From the social unity of Ubuntu to the socially ingrained dispositions of habitus, our authors helped us to perceive the value of intentionally weaving together threads of history to shape the present and future social fabric of humanity.
Stefan Höhne dives into a wealth of letters—correspondence sent to the New York City Transit Authority in the period 1955–1968.
In Data Feminism, authors Catherine D’Ignazio and Lauren F. Klein do not merely deal with data. They pair data with feminism. Here, feminism is deployed as a “shorthand for the diverse and wide-ranging projects that name and challenge sexism and other forces of oppression, as well as those which seek to create more just, equitable, and livable futures.”
Good Pictures is about the advice given to photographers—mostly amateurs—on the techniques they should use to improve their work. Of course, the advice is intimately tied to technological developments in photography as well as the desire of camera makers to sell new products.
We would act wisely if we turn to alternative ways of thinking, other wisdom traditions, and learn from them. Ubuntu philosophy can help to draw attention to social issues, for example, the horrors of colonialism, exclusion, and oppression, and to find ways to promote social justice. Aboriginal wisdom can help to apply diverse ways of knowing, for example, knowledge that is related to place, to kinship, to stories, to patterns—not only knowledge in books. The Indigenous cultures and wisdom of the Americas can teach us how to organize economic and political systems more sustainably and to develop more caring relationships with nature. And Confucian culture and wisdom can help to design and apply technologies in ways that support us as relational and developmental beings.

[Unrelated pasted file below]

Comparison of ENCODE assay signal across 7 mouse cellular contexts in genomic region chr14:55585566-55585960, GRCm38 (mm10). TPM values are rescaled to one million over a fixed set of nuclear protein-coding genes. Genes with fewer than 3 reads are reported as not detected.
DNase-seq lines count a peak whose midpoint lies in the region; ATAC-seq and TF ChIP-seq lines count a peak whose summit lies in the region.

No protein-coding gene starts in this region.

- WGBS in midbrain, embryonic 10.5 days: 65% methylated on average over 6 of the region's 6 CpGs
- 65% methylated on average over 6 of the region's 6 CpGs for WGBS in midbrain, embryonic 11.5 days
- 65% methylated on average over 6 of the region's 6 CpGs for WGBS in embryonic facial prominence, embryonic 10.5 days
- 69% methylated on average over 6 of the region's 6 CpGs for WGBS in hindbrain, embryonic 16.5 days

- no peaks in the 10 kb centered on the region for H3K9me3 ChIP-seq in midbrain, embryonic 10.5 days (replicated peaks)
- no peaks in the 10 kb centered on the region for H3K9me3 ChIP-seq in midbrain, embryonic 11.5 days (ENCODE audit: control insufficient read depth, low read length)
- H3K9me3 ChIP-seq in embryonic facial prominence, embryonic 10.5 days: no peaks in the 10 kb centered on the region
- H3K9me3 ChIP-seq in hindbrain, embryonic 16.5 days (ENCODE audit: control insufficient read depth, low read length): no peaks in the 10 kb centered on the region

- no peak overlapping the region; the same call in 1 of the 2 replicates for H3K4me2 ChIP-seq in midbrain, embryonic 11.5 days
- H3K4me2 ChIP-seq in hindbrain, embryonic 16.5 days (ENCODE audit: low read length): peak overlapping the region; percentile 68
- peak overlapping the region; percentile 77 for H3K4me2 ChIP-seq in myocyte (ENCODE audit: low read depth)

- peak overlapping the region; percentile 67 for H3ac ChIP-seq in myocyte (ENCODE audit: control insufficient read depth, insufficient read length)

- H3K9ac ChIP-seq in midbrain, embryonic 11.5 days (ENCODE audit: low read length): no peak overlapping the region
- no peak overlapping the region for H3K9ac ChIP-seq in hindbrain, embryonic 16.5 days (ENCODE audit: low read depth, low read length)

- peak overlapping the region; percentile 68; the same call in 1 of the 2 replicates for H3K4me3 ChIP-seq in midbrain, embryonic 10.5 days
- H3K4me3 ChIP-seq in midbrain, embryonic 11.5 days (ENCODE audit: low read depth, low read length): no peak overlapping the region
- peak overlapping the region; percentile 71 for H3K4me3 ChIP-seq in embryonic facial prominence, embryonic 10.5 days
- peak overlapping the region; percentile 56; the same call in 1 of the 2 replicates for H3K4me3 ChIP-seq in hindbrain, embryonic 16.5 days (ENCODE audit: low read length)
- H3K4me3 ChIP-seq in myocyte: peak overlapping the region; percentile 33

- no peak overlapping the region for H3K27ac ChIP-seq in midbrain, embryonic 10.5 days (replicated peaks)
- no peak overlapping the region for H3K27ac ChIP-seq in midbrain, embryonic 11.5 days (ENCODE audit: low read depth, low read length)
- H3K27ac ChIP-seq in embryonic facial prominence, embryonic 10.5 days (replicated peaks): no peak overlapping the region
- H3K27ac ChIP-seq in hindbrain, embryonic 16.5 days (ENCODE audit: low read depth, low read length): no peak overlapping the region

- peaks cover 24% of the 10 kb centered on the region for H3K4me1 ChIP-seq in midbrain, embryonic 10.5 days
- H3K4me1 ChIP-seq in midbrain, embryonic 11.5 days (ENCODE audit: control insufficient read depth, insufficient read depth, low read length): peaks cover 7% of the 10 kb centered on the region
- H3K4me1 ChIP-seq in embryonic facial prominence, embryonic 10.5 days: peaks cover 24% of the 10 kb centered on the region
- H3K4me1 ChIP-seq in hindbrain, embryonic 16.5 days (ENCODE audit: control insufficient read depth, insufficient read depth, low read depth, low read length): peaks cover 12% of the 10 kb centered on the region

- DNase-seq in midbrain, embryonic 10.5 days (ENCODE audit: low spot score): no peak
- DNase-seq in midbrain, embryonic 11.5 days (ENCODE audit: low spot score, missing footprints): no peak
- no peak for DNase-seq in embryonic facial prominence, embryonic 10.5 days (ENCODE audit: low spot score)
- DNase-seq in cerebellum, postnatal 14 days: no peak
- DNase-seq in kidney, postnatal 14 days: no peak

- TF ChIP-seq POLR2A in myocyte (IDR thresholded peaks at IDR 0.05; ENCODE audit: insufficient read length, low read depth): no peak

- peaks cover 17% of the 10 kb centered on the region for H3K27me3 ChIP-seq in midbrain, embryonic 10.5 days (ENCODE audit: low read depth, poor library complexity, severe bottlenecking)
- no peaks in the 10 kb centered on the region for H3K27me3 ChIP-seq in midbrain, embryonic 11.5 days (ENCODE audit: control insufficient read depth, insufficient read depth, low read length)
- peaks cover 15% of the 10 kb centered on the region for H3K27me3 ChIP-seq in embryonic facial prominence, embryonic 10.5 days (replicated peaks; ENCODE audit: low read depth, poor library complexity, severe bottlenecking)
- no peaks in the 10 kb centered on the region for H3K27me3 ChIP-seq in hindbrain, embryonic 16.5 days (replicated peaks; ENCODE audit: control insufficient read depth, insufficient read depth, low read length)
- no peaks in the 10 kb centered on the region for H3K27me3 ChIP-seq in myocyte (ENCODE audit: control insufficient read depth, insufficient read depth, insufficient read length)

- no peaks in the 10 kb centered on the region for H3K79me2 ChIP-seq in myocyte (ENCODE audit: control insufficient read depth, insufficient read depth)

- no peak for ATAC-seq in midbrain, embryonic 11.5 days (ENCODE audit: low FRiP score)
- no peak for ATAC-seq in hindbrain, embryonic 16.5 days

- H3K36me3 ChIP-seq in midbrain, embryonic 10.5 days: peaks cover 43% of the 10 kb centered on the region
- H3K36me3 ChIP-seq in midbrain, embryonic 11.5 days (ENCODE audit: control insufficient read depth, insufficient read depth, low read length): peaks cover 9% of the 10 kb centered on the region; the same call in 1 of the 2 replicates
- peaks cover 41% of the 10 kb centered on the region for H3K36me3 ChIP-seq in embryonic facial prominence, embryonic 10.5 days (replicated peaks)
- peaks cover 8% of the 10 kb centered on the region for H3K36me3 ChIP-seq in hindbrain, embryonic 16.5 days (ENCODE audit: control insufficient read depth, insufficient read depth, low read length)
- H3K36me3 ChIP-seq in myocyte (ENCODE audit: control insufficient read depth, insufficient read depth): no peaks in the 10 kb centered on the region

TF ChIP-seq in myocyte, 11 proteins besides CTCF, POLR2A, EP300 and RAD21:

While it is true that technology is addressing problems and making elements of some people’s lives easier, there are aggregate measures that suggest a troubling trajectory.
How can local (grassroots) contributive justice be used as a driving force for the common good?
The IEEE Society on Social Implications of Technology (SSIT) has had many volunteers step into leadership positions for purposefully limited terms over the past half-century. We address the challenges and opportunities of our day and then move on, unlike some world leaders who cannot bear to fade away.
In this time of massive growth in the scale and scope of technological innovations, it is more important than ever to look critically at the nature of these innovations and to challenge a naïve, techno-utopian attitude that innovation is synonymous with progress.